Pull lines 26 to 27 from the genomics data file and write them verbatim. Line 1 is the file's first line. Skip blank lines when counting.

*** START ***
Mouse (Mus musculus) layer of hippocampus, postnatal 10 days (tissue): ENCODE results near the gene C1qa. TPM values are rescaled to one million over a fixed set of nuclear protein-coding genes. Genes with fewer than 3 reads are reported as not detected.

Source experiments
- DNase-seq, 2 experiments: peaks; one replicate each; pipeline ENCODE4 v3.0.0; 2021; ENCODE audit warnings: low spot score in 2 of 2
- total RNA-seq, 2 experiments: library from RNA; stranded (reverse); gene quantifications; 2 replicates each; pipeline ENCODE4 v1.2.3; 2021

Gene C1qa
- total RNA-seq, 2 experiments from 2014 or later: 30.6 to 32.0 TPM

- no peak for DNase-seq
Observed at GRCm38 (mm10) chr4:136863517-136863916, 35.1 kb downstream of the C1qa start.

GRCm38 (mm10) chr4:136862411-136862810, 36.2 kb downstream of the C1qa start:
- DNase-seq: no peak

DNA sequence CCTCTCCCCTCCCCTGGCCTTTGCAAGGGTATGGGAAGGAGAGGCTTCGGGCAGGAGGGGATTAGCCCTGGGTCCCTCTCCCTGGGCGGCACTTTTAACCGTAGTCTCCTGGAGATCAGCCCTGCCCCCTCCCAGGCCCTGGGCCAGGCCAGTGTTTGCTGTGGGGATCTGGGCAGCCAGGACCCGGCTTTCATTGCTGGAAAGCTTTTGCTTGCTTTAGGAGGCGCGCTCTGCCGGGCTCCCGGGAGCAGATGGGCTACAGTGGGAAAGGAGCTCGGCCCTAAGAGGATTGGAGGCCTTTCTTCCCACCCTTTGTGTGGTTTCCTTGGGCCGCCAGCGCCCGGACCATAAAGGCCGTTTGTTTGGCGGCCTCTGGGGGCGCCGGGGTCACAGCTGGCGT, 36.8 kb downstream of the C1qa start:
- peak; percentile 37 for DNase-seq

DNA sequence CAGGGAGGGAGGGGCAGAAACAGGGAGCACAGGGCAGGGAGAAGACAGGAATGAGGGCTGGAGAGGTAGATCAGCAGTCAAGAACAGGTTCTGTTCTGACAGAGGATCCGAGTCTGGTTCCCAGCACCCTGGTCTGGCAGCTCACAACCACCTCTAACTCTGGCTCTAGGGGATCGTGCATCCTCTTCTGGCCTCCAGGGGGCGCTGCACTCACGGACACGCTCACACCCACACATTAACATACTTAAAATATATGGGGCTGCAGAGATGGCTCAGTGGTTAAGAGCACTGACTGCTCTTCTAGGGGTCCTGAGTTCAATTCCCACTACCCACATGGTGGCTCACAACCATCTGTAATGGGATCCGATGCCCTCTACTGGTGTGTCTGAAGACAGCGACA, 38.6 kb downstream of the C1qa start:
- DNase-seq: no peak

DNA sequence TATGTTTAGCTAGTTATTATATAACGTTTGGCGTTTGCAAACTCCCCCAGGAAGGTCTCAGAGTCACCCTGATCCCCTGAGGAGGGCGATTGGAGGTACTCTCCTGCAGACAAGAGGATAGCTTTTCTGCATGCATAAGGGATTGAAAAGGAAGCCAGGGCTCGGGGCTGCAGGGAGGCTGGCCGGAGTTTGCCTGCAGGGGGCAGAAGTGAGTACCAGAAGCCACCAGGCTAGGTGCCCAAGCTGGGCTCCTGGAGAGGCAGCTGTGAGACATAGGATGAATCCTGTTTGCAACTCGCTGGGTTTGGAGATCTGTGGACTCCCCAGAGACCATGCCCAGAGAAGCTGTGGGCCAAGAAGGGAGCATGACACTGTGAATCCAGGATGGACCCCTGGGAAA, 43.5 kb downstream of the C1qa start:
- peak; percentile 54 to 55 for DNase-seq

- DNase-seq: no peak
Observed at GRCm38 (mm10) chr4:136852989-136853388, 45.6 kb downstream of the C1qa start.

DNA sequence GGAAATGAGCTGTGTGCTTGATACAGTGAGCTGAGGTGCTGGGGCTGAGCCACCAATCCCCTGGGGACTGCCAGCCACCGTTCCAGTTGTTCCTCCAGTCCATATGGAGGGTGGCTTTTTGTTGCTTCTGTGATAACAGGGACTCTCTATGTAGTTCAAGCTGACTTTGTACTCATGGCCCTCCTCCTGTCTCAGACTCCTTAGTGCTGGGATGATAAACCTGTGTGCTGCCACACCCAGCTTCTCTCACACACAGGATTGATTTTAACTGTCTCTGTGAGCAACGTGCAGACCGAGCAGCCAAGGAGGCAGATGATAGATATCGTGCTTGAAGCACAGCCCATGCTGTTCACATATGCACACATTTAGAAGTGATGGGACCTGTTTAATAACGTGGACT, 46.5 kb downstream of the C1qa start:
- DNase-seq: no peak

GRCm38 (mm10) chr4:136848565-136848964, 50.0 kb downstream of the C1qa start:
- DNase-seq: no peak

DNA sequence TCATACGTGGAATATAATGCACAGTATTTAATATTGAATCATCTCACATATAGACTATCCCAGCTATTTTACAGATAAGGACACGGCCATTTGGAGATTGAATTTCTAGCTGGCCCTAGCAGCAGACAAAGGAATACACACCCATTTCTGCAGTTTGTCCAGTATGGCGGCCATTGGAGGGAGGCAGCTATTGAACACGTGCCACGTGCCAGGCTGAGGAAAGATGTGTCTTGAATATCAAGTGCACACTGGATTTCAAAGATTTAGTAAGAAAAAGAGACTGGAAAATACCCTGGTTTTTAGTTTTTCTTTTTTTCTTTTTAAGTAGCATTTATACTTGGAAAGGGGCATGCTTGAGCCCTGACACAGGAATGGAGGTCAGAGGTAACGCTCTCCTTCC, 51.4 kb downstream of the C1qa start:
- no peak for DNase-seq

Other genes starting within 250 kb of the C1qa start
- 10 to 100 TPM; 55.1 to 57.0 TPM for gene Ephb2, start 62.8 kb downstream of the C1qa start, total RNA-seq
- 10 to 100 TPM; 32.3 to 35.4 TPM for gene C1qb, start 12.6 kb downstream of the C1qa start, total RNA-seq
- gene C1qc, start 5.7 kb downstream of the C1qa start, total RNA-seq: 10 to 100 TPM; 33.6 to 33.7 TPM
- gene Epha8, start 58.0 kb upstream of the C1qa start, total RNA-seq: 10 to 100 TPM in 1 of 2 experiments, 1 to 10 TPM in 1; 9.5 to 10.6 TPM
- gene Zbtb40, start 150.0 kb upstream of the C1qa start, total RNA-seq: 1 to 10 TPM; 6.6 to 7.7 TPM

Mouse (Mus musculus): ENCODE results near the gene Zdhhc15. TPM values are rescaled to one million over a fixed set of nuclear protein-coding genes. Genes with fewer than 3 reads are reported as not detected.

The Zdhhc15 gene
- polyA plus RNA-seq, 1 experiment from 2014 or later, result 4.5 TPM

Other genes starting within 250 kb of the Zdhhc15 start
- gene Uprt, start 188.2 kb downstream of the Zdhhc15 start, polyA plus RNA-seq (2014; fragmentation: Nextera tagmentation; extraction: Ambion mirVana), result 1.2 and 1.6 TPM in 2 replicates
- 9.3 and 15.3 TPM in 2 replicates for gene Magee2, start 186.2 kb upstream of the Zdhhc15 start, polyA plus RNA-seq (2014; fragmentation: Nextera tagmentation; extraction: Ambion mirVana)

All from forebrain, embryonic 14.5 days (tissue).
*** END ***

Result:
- 10 to 100 TPM; 55.1 to 57.0 TPM for gene Ephb2, start 62.8 kb downstream of the C1qa start, total RNA-seq
- 10 to 100 TPM; 32.3 to 35.4 TPM for gene C1qb, start 12.6 kb downstream of the C1qa start, total RNA-seq